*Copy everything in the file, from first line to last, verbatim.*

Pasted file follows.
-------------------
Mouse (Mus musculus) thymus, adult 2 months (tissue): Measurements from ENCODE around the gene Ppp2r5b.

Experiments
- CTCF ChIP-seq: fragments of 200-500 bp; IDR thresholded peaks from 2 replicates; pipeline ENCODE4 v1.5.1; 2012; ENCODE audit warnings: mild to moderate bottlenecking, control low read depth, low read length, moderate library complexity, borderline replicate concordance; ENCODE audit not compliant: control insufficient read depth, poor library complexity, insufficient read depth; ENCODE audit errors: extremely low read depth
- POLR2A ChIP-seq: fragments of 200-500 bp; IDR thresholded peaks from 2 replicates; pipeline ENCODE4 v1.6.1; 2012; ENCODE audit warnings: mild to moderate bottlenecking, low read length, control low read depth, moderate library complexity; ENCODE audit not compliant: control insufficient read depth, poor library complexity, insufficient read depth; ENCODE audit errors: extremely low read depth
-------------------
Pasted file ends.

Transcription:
Mouse (Mus musculus) thymus, adult 2 months (tissue): Measurements from ENCODE around the gene Ppp2r5b.

Experiments
- CTCF ChIP-seq: fragments of 200-500 bp; IDR thresholded peaks from 2 replicates; pipeline ENCODE4 v1.5.1; 2012; ENCODE audit warnings: mild to moderate bottlenecking, control low read depth, low read length, moderate library complexity, borderline replicate concordance; ENCODE audit not compliant: control insufficient read depth, poor library complexity, insufficient read depth; ENCODE audit errors: extremely low read depth
- POLR2A ChIP-seq: fragments of 200-500 bp; IDR thresholded peaks from 2 replicates; pipeline ENCODE4 v1.6.1; 2012; ENCODE audit warnings: mild to moderate bottlenecking, low read length, control low read depth, moderate library complexity; ENCODE audit not compliant: control insufficient read depth, poor library complexity, insufficient read depth; ENCODE audit errors: extremely low read depth